Why does the rest of the United States see New Orleans as disposable?

The same demographic of people that died in Hurricane Katrina are now dying of coronavirus- and for the same reason: they’re poor. They simply can’t afford treatment or they’re older and have underlying conditions (many undiagnosed) that make them more susceptible to illness. Now, because of the government shutting everything down in order to prevent further spread of the disease, they’re losing money. Many of them, who were living paycheck to paycheck, are left wondering how they will feed their families, much less pay a light bill. They don’t know when they will work again. They’re scared and many of them are too proud to say so. They’re too proud to ask for help- they remember how they were treated after Katrina.

Here in New Orleans, we have small houses. Often, generations of families live together, causing further spread of the disease. It’s hard to quarantine when you live in a shotgun with 4 or 5 family members. It’s hard to quarantine when the kids are home from school and they need to be looked after.

So many of you have visited us. You’ve cheered your team as they played against the Saints. Maybe you celebrated Mardi Gras or visited that chicken joint you saw on Food Network. You’ve danced in our streets and you’ve eaten our food. You’ve listened to our music and you’ve enjoyed our culture. Even if you’ve never visited our city, I would bet that something you’ve eaten (and loved) or one of your favorite songs was influenced by our wonderful city.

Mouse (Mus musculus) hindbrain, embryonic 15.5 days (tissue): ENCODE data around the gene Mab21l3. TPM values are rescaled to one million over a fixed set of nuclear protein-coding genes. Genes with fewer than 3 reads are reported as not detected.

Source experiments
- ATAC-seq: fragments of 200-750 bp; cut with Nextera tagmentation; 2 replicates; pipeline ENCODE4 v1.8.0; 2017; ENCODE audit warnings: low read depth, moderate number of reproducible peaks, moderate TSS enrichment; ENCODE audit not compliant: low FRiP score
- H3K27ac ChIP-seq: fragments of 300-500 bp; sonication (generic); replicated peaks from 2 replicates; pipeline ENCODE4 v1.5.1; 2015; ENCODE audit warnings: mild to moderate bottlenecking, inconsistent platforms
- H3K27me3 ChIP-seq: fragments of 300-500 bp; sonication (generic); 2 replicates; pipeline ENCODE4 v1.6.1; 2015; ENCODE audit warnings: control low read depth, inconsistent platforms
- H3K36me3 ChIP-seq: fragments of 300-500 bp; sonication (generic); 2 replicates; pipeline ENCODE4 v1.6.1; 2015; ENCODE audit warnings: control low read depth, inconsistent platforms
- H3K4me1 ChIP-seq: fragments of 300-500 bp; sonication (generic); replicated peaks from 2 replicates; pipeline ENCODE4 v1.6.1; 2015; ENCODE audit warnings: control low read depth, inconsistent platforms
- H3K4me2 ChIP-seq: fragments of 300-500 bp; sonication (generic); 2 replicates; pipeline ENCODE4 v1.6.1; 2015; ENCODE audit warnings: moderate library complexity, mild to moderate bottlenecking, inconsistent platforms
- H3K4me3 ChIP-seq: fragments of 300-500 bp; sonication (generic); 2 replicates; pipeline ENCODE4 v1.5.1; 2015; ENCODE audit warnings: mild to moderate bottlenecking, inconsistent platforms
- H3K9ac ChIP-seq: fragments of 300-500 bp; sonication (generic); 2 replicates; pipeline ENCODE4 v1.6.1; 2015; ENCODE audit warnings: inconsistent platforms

New Orleans was built on hard work and perseverance. It’s a place that’s made up of chefs, waiters, waitresses, bartenders, dancers, singers, musicians, magicians, tour guides, artists, authors, poets, ride-share drivers, t shirt makers, mask makers, Mardi Gras makers and everyone else that makes the city run. These people are the soul of New Orleans; they are what make New Orleans what it is- and they’re hurting. They don’t know when they will be able to work again. They don’t know when they will be able to make New Orleans what it is again. They’re scared. Who can blame them?

Obviously, if we had a crystal ball, we would have done everything in our power to keep our citizens safe. Here in Louisiana, we’re very much a family; we have lost 137 of our people. 137 family members- people who loved our food and danced and laughed and cut up, just like you did when you visited. People who would have smiled as they passed you on the street. People who would have toasted you when they found out it was your first time visiting. More will be hospitalized and more will die. They aren’t numbers- they’re us.

Have mercy on us. Be kind. We’re one of the heartbeats of this country. We make y’all a little less boring and offer culture and fun and love when you need it most. We’ll greet you with a kiss and hug and treat you like one of our own. We’ll love you and all we ask in return is that you love us back.

We’re aching with worry. We’re sad. We’re home and we don’t know what’s going to happen next. Please, just love us back. We’re all in this together.


Marielle Songy is a writer and journalist living in New Orleans. More of her work can be found at